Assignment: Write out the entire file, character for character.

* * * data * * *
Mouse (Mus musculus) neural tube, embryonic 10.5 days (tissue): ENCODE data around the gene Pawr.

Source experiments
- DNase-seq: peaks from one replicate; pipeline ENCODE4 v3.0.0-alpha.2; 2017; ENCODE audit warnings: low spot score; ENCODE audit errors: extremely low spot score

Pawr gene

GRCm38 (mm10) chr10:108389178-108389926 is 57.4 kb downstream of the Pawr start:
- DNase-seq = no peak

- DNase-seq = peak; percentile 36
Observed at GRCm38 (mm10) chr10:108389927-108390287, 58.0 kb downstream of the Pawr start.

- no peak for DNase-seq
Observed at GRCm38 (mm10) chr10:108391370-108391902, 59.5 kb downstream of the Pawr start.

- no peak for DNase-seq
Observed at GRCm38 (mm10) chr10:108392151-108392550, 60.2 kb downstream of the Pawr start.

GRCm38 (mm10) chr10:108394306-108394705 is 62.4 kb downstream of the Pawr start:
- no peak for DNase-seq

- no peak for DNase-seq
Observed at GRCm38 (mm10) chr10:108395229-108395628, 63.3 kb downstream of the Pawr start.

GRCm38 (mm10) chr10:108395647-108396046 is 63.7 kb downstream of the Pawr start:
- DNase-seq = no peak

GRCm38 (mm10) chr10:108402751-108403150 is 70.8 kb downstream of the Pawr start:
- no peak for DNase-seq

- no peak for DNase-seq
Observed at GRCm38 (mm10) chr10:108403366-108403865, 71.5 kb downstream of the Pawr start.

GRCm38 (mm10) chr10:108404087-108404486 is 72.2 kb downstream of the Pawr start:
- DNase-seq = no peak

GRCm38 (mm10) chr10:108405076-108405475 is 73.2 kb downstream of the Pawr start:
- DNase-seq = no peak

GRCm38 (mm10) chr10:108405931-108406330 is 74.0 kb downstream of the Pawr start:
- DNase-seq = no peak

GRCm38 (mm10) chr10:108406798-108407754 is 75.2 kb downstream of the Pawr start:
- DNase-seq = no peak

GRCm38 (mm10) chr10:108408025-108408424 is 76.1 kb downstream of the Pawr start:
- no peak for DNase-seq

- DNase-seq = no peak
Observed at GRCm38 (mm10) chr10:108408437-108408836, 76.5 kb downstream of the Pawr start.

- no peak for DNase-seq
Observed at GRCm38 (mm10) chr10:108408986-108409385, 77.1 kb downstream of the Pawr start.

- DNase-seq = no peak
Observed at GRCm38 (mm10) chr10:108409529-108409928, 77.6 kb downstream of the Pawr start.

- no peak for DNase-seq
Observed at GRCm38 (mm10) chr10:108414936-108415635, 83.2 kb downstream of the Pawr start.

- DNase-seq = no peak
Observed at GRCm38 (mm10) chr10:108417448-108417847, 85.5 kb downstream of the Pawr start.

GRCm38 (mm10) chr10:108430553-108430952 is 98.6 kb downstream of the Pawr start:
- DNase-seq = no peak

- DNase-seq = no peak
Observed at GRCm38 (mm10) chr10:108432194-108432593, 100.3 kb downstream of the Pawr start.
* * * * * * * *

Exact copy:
Mouse (Mus musculus) neural tube, embryonic 10.5 days (tissue): ENCODE data around the gene Pawr.

Source experiments
- DNase-seq: peaks from one replicate; pipeline ENCODE4 v3.0.0-alpha.2; 2017; ENCODE audit warnings: low spot score; ENCODE audit errors: extremely low spot score

Pawr gene

GRCm38 (mm10) chr10:108389178-108389926 is 57.4 kb downstream of the Pawr start:
- DNase-seq = no peak

- DNase-seq = peak; percentile 36
Observed at GRCm38 (mm10) chr10:108389927-108390287, 58.0 kb downstream of the Pawr start.

- no peak for DNase-seq
Observed at GRCm38 (mm10) chr10:108391370-108391902, 59.5 kb downstream of the Pawr start.

- no peak for DNase-seq
Observed at GRCm38 (mm10) chr10:108392151-108392550, 60.2 kb downstream of the Pawr start.

GRCm38 (mm10) chr10:108394306-108394705 is 62.4 kb downstream of the Pawr start:
- no peak for DNase-seq

- no peak for DNase-seq
Observed at GRCm38 (mm10) chr10:108395229-108395628, 63.3 kb downstream of the Pawr start.

GRCm38 (mm10) chr10:108395647-108396046 is 63.7 kb downstream of the Pawr start:
- DNase-seq = no peak

GRCm38 (mm10) chr10:108402751-108403150 is 70.8 kb downstream of the Pawr start:
- no peak for DNase-seq

- no peak for DNase-seq
Observed at GRCm38 (mm10) chr10:108403366-108403865, 71.5 kb downstream of the Pawr start.

GRCm38 (mm10) chr10:108404087-108404486 is 72.2 kb downstream of the Pawr start:
- DNase-seq = no peak

GRCm38 (mm10) chr10:108405076-108405475 is 73.2 kb downstream of the Pawr start:
- DNase-seq = no peak

GRCm38 (mm10) chr10:108405931-108406330 is 74.0 kb downstream of the Pawr start:
- DNase-seq = no peak

GRCm38 (mm10) chr10:108406798-108407754 is 75.2 kb downstream of the Pawr start:
- DNase-seq = no peak

GRCm38 (mm10) chr10:108408025-108408424 is 76.1 kb downstream of the Pawr start:
- no peak for DNase-seq

- DNase-seq = no peak
Observed at GRCm38 (mm10) chr10:108408437-108408836, 76.5 kb downstream of the Pawr start.

- no peak for DNase-seq
Observed at GRCm38 (mm10) chr10:108408986-108409385, 77.1 kb downstream of the Pawr start.

- DNase-seq = no peak
Observed at GRCm38 (mm10) chr10:108409529-108409928, 77.6 kb downstream of the Pawr start.

- no peak for DNase-seq
Observed at GRCm38 (mm10) chr10:108414936-108415635, 83.2 kb downstream of the Pawr start.

- DNase-seq = no peak
Observed at GRCm38 (mm10) chr10:108417448-108417847, 85.5 kb downstream of the Pawr start.

GRCm38 (mm10) chr10:108430553-108430952 is 98.6 kb downstream of the Pawr start:
- DNase-seq = no peak

- DNase-seq = no peak
Observed at GRCm38 (mm10) chr10:108432194-108432593, 100.3 kb downstream of the Pawr start.